"[Children] spent significantly more instructional time off task in the decorated classroom condition than in the sparse classroom condition," the report concludes. Test scores were also higher in the bare classroom.
This is probably one of the most depressing work-related bits of news I could have broken to you. The research really does seem to suggest that we should all be teaching in white boxes.
But wait! There's more. "We are not advocating sterilising the learning environments," the report continues (phew). "Further research is needed to examine the optimal level of visual stimulation in the primary grade classrooms."
So, we can stick stuff on our walls, but no one is quite sure how much and of what type.
Enough is enough
Confused, I seek help. My first port of call is other teachers. What do they think should have a place on the classroom wall? And how much is too much?
Lesley King, a primary specialist in the North East of England, says: "I think it's got to be useful and relevant to what you're studying, but it should also be a space to celebrate great work, as that can be motivational.
"Also, you don't want so much on the wall that you can't actually see what's on it. Everything on a wall needs its own personal space."
Another view comes from Patsy O'Donovan, a learning support assistant at Springhill Catholic Primary School in Southampton who was employed specifically to organise displays for each class. "We are very lucky to have Patsy as she has the time and talents to produce wonderful displays," says assistant headteacher Michaela Waterfield. "Schools without this fabulous resource would depend on their already overloaded teachers to maintain and produce the same sort of environment."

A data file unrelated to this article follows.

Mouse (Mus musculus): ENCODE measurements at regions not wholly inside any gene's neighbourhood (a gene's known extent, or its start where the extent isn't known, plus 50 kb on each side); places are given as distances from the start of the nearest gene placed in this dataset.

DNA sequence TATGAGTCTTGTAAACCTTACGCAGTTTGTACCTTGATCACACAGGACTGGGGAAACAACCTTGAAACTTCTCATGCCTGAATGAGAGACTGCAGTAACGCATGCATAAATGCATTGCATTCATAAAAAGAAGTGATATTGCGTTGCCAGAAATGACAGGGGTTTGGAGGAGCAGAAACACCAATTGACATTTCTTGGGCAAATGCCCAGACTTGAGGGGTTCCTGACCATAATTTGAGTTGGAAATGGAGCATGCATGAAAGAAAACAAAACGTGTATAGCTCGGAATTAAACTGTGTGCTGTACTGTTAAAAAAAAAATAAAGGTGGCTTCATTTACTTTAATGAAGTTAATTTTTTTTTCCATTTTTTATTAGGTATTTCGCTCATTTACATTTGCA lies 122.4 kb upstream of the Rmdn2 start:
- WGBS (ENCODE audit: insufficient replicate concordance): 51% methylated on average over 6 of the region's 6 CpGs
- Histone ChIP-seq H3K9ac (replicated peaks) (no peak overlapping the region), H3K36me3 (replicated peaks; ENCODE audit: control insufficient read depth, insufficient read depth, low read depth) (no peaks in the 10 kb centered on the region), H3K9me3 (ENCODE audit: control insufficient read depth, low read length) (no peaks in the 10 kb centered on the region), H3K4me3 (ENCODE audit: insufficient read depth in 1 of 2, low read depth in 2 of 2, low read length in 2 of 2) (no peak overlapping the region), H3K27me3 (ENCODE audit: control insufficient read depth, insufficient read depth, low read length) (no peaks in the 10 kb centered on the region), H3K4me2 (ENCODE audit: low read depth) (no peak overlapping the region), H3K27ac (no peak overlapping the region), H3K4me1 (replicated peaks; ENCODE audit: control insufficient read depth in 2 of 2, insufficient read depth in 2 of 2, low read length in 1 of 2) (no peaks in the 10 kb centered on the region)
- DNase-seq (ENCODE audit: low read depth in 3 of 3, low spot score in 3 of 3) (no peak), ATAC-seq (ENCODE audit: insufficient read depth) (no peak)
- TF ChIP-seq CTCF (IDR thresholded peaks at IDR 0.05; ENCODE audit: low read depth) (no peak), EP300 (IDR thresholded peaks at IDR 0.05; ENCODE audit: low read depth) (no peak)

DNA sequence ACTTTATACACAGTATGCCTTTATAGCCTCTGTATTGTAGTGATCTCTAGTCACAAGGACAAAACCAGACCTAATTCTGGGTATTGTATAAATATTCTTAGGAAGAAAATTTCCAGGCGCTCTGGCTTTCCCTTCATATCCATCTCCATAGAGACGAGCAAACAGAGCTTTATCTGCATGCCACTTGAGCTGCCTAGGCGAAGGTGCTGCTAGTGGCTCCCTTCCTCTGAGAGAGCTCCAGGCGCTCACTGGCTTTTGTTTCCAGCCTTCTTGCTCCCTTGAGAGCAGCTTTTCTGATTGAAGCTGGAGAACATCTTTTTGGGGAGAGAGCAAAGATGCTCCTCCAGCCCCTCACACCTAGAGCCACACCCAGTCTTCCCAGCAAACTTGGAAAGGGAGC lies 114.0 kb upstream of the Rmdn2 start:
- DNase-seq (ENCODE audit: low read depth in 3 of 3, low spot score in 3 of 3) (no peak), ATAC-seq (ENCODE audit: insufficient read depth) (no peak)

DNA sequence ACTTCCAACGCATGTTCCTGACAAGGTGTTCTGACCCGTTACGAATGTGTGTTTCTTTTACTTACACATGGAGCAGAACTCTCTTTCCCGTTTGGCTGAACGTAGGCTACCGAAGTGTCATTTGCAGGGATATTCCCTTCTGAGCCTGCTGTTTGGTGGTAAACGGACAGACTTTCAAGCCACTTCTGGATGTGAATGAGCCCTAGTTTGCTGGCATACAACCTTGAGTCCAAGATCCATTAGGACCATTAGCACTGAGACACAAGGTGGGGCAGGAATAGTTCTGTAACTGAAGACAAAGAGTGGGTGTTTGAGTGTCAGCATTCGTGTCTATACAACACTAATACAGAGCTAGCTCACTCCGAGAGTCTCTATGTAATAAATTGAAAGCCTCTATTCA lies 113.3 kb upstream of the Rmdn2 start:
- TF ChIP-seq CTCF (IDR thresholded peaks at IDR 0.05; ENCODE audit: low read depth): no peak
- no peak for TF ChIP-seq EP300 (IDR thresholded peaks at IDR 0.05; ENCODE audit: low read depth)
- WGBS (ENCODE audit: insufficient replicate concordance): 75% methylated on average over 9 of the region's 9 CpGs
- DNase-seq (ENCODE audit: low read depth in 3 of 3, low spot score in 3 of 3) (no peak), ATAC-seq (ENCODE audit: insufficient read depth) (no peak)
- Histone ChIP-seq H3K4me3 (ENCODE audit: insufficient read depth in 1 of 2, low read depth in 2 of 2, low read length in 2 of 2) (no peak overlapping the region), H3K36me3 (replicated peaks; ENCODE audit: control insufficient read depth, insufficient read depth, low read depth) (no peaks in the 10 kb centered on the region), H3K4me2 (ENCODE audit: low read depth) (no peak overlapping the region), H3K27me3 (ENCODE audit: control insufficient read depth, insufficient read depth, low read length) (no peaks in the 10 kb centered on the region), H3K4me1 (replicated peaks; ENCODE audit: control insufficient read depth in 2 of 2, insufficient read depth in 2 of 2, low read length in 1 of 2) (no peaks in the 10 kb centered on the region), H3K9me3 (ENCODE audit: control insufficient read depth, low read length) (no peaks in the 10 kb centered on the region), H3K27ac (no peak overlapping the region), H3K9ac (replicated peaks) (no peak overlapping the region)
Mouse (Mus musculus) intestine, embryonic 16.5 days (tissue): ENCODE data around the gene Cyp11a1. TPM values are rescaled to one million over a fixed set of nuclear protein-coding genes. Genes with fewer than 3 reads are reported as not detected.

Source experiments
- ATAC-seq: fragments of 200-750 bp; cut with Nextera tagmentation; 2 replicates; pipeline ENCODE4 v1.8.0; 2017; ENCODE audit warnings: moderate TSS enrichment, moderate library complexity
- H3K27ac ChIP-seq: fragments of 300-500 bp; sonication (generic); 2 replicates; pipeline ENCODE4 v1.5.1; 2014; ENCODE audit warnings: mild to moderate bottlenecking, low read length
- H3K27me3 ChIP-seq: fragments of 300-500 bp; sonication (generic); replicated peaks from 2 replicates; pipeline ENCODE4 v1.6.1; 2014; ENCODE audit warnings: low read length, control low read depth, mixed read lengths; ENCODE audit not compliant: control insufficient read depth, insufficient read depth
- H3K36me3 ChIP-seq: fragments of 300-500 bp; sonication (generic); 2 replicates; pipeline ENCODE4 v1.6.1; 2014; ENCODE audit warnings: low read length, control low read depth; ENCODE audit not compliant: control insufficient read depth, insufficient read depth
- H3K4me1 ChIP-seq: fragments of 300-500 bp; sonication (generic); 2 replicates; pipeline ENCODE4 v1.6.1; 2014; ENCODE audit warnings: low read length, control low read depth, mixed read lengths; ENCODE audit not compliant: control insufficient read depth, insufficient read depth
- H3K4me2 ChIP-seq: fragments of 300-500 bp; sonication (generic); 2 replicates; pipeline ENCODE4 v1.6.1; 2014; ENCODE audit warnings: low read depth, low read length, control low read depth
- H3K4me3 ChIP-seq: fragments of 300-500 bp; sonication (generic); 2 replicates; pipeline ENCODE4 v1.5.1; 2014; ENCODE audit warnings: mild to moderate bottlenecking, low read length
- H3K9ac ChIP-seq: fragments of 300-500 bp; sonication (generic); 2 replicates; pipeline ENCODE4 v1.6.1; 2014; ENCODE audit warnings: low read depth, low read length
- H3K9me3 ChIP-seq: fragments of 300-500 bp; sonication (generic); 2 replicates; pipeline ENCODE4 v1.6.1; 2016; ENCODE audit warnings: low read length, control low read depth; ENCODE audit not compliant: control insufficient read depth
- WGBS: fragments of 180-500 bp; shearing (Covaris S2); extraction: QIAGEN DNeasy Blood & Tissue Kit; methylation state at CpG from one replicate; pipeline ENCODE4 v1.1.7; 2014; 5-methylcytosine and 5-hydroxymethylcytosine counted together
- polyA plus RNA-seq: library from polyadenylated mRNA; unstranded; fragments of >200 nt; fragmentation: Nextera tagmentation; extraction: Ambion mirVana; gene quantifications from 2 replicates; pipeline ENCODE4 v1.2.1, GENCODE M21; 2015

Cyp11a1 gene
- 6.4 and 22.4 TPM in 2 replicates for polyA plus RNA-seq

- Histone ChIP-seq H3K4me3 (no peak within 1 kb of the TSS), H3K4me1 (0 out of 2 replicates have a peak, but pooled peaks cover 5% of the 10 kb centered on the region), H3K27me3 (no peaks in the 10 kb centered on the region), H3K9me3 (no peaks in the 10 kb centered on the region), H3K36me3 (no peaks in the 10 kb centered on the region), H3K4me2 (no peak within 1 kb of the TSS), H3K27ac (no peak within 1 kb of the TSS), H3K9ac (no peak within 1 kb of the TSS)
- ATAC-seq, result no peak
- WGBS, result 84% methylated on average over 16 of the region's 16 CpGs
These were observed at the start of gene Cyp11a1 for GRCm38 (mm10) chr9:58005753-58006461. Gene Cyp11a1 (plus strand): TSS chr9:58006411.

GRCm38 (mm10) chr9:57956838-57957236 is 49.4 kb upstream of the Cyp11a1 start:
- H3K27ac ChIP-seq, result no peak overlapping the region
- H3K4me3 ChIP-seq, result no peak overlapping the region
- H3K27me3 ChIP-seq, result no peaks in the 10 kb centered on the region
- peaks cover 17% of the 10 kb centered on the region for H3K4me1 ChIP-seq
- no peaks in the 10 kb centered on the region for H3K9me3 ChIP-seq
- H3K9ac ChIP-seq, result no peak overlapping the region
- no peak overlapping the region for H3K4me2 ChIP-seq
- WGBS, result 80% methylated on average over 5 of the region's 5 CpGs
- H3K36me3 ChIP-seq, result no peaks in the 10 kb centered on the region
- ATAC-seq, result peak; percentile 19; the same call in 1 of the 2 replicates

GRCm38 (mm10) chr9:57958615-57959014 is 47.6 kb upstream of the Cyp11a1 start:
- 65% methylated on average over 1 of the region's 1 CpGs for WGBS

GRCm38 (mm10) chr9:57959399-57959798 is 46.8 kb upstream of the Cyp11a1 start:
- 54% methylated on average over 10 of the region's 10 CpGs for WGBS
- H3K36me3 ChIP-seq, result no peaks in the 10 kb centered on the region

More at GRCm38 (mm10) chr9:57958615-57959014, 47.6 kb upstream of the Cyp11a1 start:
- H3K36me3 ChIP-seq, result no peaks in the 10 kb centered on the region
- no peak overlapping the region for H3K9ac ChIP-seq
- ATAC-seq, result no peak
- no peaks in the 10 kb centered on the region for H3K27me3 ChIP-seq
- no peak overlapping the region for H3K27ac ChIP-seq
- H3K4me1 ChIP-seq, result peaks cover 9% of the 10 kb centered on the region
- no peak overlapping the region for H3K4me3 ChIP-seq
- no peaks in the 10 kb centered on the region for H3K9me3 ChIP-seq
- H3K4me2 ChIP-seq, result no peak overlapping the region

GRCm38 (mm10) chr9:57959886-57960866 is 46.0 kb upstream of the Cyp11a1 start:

As you might expect, O'Donovan has clear ideas about what makes an effective display. "A good display is well presented and has a mix of resources to encourage and inspire learning," she says. "It should also present pupils' work in its best light. Attention must be given to things such as the quality of the backing paper that is used and making sure that every element is cut straight and displayed neatly. Tatty displays should be given first aid as soon as possible.
"A display requires some thought: choice of colour, font and images, and how to display children's work," O'Donovan adds. "A very busy display can detract from its original purpose, and it shouldn't become `wallpaper' and go unnoticed by the children. Hanging displays are great if they are relevant to the subject; they can excite children and promote interest."